In 1974, Watergate was in the news, "Happy Days" premiered on television and Marianne Lowry and June Kreplin started their volunteer service with Heartland Alliance's Travelers Aid program.
Travelers Aid staff and volunteers provide travel information, crisis support, and protective services to travelers at O'Hare International Airport. They're easy to spot in their blue booths and blue blazers. Among the 80 regular volunteers, Marianne and June are two of the most dedicated, each having served for more than 36 years.
Marianne Lowry, past recipient of the Dorothy McManus volunteer award, regularly volunteers at her church, and was introduced to Travelers Aid by another church volunteer. She's been active in recruiting other volunteers as well, including June Kreplin!
Marianne describes herself as a "people person" and has greeted and assisted international travelers, students traveling alone, runaway children, and foreign-born infants joining their adoptive families in the United States.
She's collected quite a few stories over the years. Once, Marianne went to meet a runaway girl at her arrival gate. As the passengers disembarked, Marianne scanned the crowd for the girl described in her paperwork, but no one appeared. A woman exited the plane and reported that her carryon bag was missing. The runaway girl had stolen the bag, changed into the woman's clothes to disguise herself, and slipped away in the crowd.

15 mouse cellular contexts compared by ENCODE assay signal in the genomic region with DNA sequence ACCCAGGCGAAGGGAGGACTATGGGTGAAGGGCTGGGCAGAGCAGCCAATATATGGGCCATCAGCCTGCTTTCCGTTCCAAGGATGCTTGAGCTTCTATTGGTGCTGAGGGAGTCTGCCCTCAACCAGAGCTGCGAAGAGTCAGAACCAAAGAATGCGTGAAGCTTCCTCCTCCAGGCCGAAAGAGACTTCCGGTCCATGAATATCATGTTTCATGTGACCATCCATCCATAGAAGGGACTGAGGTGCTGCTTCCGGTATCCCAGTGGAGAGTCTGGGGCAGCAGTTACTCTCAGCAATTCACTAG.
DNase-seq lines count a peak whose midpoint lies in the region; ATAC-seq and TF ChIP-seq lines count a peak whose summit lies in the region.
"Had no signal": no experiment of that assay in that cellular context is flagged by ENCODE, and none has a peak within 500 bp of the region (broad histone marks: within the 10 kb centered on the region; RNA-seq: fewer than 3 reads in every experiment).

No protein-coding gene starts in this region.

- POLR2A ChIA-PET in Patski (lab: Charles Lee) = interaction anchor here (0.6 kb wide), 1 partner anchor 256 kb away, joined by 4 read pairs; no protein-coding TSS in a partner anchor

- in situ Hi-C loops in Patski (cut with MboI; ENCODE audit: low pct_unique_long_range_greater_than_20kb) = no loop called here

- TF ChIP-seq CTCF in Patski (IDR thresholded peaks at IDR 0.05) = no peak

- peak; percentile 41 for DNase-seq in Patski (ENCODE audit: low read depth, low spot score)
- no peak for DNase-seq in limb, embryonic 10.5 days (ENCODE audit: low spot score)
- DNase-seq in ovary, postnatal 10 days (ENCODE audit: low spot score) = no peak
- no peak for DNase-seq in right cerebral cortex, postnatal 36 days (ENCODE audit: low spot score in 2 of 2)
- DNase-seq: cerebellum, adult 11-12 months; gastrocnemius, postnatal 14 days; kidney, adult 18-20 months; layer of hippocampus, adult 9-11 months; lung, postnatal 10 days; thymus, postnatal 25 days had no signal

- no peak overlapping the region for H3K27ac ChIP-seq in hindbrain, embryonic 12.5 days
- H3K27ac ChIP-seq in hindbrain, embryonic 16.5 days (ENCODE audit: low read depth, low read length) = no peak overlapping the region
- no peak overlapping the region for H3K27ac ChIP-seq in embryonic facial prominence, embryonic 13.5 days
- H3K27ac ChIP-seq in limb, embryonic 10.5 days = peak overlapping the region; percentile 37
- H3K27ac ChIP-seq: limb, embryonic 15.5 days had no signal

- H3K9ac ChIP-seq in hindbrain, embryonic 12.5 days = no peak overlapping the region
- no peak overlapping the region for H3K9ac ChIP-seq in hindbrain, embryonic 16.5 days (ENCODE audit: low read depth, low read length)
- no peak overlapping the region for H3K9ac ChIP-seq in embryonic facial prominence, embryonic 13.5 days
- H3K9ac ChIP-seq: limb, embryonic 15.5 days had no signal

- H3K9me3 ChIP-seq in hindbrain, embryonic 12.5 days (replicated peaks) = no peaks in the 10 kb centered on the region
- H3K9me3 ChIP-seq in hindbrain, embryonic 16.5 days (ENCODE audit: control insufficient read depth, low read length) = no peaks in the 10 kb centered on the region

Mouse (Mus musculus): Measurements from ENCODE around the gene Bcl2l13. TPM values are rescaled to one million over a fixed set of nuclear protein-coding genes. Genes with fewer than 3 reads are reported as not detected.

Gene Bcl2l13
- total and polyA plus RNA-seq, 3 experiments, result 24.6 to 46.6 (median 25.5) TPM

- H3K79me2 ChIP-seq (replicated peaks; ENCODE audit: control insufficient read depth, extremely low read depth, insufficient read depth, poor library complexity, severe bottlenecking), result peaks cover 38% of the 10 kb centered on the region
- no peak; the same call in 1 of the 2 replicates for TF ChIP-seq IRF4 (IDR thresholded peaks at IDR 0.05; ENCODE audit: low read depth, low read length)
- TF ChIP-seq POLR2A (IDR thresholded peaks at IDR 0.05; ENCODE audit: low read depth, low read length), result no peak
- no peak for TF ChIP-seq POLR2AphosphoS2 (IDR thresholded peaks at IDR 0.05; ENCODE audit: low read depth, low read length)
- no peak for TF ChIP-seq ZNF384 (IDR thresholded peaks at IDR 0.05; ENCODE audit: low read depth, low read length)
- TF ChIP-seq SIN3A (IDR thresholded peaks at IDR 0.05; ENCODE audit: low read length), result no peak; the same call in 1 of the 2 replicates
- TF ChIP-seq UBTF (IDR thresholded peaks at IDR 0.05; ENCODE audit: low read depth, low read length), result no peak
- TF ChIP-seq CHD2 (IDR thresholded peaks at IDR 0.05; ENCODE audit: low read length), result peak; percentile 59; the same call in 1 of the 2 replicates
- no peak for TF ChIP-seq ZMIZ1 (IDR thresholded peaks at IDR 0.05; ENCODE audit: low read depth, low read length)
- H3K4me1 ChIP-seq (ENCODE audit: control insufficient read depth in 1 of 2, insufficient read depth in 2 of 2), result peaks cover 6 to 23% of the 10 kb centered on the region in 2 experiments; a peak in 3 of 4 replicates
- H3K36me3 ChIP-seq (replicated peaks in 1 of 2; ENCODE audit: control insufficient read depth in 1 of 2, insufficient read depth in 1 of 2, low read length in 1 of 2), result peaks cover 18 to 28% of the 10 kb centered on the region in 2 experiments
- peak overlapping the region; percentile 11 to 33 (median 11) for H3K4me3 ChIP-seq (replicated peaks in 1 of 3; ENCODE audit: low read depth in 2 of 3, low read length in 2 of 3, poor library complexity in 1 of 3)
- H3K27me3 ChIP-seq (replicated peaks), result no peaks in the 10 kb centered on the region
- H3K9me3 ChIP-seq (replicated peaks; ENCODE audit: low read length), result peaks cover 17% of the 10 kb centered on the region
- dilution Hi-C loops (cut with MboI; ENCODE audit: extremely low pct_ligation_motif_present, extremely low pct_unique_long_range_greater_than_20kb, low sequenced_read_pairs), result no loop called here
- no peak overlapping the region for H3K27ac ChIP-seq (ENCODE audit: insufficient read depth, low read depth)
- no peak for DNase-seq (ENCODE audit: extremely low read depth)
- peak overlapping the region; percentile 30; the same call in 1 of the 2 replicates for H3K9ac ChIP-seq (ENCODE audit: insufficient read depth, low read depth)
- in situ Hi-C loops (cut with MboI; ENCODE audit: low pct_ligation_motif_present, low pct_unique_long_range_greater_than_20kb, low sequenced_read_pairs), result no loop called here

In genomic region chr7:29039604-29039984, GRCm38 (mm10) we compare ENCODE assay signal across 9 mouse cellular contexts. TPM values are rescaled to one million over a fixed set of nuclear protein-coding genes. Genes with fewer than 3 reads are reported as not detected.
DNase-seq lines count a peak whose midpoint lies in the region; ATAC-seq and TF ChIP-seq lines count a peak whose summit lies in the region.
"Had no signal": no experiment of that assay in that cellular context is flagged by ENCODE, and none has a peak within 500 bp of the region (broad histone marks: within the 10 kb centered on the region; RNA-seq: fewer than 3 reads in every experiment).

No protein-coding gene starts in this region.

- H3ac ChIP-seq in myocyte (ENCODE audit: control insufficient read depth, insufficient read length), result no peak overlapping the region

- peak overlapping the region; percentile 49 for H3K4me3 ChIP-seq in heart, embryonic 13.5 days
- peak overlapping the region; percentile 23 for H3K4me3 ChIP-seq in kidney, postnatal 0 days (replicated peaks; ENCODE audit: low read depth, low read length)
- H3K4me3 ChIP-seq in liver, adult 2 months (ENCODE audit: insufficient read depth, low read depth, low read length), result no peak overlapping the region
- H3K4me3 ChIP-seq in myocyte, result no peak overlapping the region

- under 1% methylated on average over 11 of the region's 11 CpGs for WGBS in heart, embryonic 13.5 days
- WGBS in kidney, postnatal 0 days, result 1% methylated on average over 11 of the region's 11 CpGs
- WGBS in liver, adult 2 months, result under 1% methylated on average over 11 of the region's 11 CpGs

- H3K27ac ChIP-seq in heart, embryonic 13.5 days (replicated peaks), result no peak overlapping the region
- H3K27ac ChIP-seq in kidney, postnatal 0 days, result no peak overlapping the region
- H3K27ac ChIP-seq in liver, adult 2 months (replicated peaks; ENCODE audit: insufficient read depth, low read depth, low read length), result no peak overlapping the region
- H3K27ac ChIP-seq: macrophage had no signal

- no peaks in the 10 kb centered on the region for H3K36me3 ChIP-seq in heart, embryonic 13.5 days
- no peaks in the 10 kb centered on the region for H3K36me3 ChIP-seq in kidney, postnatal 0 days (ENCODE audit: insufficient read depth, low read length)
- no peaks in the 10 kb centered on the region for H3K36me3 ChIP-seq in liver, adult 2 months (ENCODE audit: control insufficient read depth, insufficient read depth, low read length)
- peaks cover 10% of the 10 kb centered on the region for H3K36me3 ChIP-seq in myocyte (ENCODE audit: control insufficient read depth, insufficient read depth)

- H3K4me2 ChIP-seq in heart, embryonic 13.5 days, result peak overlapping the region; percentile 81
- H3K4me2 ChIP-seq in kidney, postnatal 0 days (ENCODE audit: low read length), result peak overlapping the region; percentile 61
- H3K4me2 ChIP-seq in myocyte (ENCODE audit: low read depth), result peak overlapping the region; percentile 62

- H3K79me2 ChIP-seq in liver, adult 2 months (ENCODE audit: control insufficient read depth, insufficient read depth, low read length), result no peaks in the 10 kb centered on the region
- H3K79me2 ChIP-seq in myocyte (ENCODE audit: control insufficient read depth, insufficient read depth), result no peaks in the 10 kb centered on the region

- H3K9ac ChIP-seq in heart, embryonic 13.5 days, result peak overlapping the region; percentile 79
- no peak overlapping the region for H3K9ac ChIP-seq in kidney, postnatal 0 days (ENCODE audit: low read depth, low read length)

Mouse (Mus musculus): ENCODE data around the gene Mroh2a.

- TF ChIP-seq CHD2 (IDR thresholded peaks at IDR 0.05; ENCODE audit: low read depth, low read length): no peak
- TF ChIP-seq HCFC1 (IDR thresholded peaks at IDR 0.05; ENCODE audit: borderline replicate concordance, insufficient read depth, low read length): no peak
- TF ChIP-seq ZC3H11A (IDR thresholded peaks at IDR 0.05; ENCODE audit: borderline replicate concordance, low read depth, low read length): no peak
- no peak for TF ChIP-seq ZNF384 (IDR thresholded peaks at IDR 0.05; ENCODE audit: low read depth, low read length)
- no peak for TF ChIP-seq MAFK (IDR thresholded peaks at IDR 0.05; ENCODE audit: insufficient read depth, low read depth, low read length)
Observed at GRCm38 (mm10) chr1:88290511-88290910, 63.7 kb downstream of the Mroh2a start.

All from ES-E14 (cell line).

Another time, Marianne was escorting a little girl traveling to meet her father on the East Coast. As they walked between gates, the girl offered to buy Marianne lemonade, but Marianne politely turned down the drink. "Well, I hope I get to meet you again when I come back," said the little girl to Marianne, "But don't expect me to have money on the way back. My dad is cheap." Marianne laughs as she tells this story.
Everyone at Travelers Aid knows that June Kreplin loves children. From her time as a teacher to her volunteer service with the Shedd Aquarium and Travelers Aid, June's public service has always benefitted children. "Kids are who I really enjoy working with," she says.
In the late 1970s, June met every flight that carried Korean orphans, helping to take care of the babies before they were formally handed over to their new adoptive parents. After the first baby meet, June worried that she could not handle the task again. But for years, two to three times each week, June would meet the flights at O'Hare, and take care of one infant, helping to change and feed them. June herself adopted a child from Korea and, on one occasion, she traveled to Seoul to pick up infants waiting to be adopted by other families.
Today, you can find June at Terminal 3, wearing a blue blazer and helping people find their way around O'Hare or around Chicago. She chases down passengers who start walking down the hall in the wrong direction, or sends families in need of supplies to the right office door. "I've enjoyed it all these years," says June when asked why she still volunteers.
The people have changed, and the airport is a different place than it once was, but Marianne and June have both renewed their airport ID badge for another year, meaning that Heartland Alliance's longest-serving volunteers will hold onto their title.